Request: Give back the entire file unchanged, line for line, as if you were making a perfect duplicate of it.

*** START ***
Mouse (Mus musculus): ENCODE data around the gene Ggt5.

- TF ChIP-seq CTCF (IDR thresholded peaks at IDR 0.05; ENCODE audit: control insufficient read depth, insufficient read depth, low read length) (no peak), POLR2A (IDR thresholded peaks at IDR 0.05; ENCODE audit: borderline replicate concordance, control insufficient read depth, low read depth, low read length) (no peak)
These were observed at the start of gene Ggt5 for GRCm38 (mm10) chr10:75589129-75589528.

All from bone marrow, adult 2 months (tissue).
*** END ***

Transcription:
Mouse (Mus musculus): ENCODE data around the gene Ggt5.

- TF ChIP-seq CTCF (IDR thresholded peaks at IDR 0.05; ENCODE audit: control insufficient read depth, insufficient read depth, low read length) (no peak), POLR2A (IDR thresholded peaks at IDR 0.05; ENCODE audit: borderline replicate concordance, control insufficient read depth, low read depth, low read length) (no peak)
These were observed at the start of gene Ggt5 for GRCm38 (mm10) chr10:75589129-75589528.

All from bone marrow, adult 2 months (tissue).